The 6 Weirdest Theories About "The Shining"

Mother Jones

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Stanley Kubrick’s classic has been terrifying, thrilling, and utterly confusing fans for over 30 years, leaving viewers groping for answers. What really possessed Jack Torrance? Why did pathological perfectionist Kubrick leave in obvious continuity errors? What’s up with the man-bear-pig? Obsessive fans are still trying to figure out exactly what went down at the Overlook Hotel, zealously poring over the placement of every prop and examining every frame of the film.

Room 237, a new documentary by Rodney Ascher, examines a handful of Shining conspiracy theories posited by both academic cinephiles and tormented laymen. Ascher has his own take—he sees the film as a Faustian homage, pointing to Jack’s deal with the devil for just one glass of beer—but says all of these readings carry weight. “A lot of the ideas can be pretty outrageous, but when you’re talking about a symbolic interpretation of a Freudian horror movie, even things on the surface are pretty crazy,” Ascher said. Here are six of the strangest, most chilling theories about the true meaning of the Kubrick classic:

1. It’s about the massacre of the American Indians.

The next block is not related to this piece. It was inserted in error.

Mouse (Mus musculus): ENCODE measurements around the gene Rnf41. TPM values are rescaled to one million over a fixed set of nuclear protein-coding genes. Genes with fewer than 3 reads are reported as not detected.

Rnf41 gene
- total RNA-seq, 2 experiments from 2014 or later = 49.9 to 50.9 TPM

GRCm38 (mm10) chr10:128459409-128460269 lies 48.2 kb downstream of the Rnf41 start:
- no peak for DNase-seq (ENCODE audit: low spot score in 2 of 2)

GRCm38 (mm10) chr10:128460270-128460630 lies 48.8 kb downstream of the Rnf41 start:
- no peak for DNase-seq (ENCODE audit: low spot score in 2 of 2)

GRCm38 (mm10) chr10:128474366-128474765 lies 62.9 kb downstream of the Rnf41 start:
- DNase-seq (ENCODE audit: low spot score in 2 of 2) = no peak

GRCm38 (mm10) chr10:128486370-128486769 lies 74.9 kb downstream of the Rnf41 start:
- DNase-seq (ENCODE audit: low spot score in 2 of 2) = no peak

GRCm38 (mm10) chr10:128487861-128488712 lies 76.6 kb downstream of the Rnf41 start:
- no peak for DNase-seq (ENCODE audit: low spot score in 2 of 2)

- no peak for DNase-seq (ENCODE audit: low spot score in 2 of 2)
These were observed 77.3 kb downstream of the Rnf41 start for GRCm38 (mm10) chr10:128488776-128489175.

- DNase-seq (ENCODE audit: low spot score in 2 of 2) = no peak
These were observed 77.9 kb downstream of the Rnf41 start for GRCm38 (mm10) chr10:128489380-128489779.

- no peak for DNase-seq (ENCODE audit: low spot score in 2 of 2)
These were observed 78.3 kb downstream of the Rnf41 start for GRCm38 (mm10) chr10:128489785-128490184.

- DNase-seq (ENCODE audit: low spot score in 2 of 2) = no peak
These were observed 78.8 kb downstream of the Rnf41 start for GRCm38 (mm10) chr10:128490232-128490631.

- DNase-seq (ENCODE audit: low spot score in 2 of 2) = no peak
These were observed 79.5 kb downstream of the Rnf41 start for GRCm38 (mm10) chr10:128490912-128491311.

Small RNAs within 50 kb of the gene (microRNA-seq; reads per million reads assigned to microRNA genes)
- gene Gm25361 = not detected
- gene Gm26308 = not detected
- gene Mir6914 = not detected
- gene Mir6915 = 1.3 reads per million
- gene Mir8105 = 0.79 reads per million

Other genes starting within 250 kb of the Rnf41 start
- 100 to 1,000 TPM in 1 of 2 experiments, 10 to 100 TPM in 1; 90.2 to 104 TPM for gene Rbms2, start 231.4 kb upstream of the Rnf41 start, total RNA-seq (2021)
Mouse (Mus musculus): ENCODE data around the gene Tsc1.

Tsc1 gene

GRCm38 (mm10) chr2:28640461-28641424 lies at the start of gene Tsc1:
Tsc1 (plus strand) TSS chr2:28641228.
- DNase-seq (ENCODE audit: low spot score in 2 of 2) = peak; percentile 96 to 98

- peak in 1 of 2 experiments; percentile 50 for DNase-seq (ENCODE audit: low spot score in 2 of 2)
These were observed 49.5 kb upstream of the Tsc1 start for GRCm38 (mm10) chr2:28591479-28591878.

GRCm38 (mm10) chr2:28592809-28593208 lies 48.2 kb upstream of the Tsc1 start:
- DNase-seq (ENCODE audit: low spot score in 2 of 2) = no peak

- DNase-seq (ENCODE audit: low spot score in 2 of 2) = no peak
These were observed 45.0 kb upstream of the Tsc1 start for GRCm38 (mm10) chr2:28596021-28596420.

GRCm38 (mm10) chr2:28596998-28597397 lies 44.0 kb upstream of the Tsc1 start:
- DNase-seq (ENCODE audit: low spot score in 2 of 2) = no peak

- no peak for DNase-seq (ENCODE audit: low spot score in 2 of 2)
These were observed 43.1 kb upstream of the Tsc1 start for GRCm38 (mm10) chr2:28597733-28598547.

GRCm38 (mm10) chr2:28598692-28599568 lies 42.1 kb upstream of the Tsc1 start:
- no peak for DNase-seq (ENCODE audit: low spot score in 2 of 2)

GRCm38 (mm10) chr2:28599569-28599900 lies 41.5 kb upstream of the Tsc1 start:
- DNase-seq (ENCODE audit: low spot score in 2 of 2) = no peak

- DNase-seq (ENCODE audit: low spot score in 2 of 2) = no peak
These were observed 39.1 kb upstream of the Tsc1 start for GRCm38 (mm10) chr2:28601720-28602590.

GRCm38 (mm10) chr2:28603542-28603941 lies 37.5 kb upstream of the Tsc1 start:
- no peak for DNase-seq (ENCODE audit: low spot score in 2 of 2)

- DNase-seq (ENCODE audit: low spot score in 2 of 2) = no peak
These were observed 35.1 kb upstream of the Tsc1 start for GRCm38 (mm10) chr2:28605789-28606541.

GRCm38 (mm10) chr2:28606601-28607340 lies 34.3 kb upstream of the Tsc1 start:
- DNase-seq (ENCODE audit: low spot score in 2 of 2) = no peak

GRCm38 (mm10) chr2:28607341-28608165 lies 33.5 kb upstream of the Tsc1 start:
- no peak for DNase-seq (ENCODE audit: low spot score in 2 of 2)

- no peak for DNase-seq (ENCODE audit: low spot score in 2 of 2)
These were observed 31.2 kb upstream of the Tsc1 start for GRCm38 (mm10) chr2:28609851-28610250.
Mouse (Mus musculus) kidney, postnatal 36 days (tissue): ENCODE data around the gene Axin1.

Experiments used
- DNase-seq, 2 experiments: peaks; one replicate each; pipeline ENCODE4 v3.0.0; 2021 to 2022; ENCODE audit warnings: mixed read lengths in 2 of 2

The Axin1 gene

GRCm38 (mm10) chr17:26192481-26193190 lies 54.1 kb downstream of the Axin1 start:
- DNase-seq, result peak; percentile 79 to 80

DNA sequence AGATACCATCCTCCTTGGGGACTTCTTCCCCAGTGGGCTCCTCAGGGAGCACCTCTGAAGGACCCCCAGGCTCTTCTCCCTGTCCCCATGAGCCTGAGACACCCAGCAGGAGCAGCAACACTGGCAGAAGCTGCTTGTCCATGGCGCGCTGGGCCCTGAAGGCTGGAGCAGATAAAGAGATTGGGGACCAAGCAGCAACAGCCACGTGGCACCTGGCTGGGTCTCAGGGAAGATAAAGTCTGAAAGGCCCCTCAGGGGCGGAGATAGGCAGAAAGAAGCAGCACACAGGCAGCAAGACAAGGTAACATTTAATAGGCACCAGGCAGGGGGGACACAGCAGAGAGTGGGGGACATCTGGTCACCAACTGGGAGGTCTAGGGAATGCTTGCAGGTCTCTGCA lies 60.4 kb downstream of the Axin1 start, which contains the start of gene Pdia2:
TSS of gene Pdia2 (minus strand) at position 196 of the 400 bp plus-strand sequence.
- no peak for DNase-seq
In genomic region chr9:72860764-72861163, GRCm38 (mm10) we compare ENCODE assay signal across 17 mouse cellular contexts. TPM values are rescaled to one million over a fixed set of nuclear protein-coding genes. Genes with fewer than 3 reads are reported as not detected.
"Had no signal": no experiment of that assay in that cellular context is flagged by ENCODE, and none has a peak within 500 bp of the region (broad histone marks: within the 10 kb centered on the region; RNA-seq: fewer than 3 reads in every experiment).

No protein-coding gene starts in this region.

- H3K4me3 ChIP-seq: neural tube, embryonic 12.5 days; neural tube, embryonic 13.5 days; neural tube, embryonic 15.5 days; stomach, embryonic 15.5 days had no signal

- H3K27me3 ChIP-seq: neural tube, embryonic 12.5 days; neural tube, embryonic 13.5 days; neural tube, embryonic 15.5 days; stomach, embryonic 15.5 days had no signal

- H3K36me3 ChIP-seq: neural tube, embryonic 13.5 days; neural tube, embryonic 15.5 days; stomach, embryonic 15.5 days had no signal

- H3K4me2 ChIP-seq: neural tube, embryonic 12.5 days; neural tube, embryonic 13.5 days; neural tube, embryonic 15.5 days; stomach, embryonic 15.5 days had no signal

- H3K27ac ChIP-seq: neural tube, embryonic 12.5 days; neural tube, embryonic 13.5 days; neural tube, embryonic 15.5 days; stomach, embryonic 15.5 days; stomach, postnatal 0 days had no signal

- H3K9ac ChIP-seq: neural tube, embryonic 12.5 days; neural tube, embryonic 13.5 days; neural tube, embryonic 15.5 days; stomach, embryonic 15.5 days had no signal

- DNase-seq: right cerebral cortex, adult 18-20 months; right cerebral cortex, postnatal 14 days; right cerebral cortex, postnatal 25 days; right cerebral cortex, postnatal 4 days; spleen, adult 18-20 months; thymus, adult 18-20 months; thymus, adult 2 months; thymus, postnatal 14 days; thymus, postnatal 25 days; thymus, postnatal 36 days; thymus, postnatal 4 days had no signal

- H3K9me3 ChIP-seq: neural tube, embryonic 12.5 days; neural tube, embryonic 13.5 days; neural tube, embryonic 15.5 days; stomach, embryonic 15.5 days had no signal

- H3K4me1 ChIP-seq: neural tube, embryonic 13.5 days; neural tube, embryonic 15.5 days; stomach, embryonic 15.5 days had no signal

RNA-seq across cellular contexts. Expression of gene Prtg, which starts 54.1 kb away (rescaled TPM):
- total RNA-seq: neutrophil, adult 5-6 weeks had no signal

Scatman Crothers as Dick Halloran and a can of Calumet The Shining/photo illustration Maggie Caldwell

Stuart Ullman, the hotel’s manager, gives the Torrance family a tour of the grounds just before vacating the Overlook for the winter and leaving them to their fate. He casually tosses out that the hotel just happens to sit atop an Indian burial ground. (Not like that’s ever been a problem before.) The film is loaded with Native American symbology, from the Navajo wall hangings in the great room to the pantry stockpile of Calumet baking soda cans, all bearing the brand’s iconic logo: a Native man in warrior headdress. The word “calumet,” notes one theorist, means “ceremonial pipe,” and the cans appear several times when characters are communicating telepathically with each other or plotting with the dead. According to this theory, Danny’s infamous visions of gushing red liquid streaming from the elevators actually represents the souls buried deep beneath the hotel, with the elevator cabin dropping down into the basement like a bucket in a well, delivering a bounty of blood upon its return to the surface. Gross.

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The 6 Weirdest Theories About "The Shining"

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